Ligaments and tendons have an extremely hierarchical structure. Their main subunit is a group of fibres called a fascicle, which is made of thinner fibres called fibrils arranged in a crimped pattern. The diameter of fascicles is typically in the range of 50-300 micrometers and that of fibrils is 50-500 nanometers. We hypothesise that it is the arrangement of these fascicles and fibrils that gives tendons and ligaments their differing mechanical properties.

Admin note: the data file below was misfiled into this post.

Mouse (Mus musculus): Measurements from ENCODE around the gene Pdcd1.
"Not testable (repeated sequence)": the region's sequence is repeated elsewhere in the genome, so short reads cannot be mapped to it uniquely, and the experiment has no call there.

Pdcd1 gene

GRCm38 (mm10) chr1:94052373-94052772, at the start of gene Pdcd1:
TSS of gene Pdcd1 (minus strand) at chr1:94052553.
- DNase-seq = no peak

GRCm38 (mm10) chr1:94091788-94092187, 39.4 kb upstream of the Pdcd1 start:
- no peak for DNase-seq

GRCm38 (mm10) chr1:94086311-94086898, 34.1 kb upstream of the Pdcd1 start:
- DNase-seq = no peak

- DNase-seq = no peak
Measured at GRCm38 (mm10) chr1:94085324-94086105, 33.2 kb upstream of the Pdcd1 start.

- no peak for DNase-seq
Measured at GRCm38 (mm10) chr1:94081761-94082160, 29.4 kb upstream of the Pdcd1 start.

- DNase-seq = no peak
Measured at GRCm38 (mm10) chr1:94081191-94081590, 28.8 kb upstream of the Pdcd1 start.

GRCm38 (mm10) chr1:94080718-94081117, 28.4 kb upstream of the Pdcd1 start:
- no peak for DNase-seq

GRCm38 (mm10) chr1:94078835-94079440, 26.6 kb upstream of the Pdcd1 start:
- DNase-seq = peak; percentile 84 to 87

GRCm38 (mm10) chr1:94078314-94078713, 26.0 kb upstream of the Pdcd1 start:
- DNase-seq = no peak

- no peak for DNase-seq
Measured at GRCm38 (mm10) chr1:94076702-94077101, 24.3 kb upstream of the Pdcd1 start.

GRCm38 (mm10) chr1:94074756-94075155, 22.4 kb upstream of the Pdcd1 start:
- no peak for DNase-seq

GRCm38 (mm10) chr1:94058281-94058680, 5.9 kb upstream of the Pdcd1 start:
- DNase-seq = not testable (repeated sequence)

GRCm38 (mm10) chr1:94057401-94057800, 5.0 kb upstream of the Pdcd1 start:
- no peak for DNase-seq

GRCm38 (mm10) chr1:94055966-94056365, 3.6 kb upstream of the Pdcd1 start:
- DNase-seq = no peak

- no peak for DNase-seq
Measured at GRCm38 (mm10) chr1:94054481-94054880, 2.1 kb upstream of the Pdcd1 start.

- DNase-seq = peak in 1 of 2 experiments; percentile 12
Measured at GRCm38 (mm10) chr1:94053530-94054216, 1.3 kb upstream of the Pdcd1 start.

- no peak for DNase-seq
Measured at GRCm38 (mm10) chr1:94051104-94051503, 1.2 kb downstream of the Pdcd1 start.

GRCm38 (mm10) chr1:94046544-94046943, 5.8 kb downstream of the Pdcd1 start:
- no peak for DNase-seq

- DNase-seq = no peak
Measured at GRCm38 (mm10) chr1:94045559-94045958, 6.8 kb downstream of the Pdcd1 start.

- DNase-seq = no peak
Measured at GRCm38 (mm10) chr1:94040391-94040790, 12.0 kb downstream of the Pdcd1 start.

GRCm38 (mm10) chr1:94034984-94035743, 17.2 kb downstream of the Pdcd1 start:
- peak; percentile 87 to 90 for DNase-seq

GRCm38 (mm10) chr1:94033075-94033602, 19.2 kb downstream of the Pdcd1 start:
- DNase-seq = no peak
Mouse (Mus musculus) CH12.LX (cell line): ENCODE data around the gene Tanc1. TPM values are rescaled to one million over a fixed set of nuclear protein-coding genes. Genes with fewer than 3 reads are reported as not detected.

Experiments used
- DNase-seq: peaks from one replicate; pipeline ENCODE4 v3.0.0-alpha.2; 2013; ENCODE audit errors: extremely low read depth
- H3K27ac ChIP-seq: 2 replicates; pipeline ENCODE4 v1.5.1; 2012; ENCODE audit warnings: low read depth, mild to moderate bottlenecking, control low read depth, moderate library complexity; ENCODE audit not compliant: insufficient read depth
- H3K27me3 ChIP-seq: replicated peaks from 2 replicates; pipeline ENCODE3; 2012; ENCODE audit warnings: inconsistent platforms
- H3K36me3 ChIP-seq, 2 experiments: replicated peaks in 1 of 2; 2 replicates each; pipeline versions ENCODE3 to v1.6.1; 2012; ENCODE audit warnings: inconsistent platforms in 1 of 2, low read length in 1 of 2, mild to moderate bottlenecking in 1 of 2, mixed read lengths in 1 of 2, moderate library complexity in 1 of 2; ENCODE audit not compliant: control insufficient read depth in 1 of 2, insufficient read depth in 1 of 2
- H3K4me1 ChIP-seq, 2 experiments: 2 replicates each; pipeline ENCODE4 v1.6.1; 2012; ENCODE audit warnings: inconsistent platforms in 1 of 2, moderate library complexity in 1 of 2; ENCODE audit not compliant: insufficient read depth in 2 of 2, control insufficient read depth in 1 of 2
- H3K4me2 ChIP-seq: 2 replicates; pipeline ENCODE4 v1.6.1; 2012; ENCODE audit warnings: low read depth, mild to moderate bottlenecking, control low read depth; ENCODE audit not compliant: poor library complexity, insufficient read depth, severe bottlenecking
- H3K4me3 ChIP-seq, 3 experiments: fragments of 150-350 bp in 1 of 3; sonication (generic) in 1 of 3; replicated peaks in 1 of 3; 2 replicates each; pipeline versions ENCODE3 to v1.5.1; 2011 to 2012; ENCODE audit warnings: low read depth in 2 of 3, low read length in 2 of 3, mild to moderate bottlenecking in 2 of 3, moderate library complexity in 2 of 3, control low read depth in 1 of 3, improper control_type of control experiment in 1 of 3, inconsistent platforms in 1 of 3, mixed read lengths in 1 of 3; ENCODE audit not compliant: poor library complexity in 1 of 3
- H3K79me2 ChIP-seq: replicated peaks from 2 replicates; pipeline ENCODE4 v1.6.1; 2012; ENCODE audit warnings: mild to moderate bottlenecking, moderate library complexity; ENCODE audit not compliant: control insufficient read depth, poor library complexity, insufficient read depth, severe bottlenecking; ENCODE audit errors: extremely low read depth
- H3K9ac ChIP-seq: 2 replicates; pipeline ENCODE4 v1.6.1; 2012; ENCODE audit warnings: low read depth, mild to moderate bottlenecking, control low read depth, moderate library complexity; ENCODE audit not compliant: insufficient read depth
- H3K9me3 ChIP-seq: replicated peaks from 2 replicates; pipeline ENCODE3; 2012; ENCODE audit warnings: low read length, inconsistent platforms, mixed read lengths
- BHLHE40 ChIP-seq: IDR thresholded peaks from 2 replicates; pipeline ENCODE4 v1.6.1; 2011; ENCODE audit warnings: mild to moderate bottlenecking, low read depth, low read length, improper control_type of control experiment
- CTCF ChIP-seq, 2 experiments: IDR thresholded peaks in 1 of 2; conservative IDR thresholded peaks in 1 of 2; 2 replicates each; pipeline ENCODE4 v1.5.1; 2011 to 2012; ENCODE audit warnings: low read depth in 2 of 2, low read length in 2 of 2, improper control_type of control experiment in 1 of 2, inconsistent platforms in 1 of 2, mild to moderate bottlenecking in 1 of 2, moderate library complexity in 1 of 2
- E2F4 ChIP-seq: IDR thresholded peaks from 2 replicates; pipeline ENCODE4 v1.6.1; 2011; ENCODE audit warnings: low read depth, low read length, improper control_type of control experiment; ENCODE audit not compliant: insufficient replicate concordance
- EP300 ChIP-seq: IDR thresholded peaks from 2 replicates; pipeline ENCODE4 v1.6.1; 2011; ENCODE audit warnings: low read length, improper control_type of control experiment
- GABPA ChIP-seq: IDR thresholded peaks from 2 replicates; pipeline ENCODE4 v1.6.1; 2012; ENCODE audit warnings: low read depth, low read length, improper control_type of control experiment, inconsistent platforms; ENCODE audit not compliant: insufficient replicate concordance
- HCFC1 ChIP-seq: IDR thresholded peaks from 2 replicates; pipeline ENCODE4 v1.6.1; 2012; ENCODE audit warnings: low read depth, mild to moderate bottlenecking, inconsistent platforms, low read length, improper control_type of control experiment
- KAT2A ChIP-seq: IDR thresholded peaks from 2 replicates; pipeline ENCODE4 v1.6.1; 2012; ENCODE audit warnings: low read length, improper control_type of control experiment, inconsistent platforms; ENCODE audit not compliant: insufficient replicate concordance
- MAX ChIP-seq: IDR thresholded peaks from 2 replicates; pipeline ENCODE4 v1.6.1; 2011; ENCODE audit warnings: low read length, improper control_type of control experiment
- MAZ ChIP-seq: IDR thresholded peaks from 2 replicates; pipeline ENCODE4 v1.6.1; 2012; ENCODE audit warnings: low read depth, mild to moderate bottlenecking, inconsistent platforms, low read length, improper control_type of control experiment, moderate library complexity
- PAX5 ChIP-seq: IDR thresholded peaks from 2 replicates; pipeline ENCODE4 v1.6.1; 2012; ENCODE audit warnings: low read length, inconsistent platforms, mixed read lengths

There is also currently no consensus with regards to the techniques used in ACL reconstruction surgery. The single-bundle technique consists of a single graft from the tibial insertion location (footprint) of the ACL to the femural footprint, whereas the double-bundle technique involves fixing two separate grafts in order to simulate the two functional bundles of the ACL. A recent review of the single-bundle and double-bundle reconstruction techniques was inconclusive, although there was some limited evidence that double-bundle ACL reconstruction has some superior results in objective measurements of knee stability and protection against repeat ACL rupture or a new meniscal injury. An analysis of the physical differences between these two methods would help the medical community to come to a consensus with regards to the best ACL reconstruction technique. Therefore, the second objective of this project will be to mathematically compare the single-bundle and double-bundle reconstruction techniques in order to determine whether one of the techniques leads to areas with higher stress concentrations, for example. The modelled grafts will be compared to a model of a healthy ACL in order to determine which reconstruction technique best matches the original anatomical function of the ACL.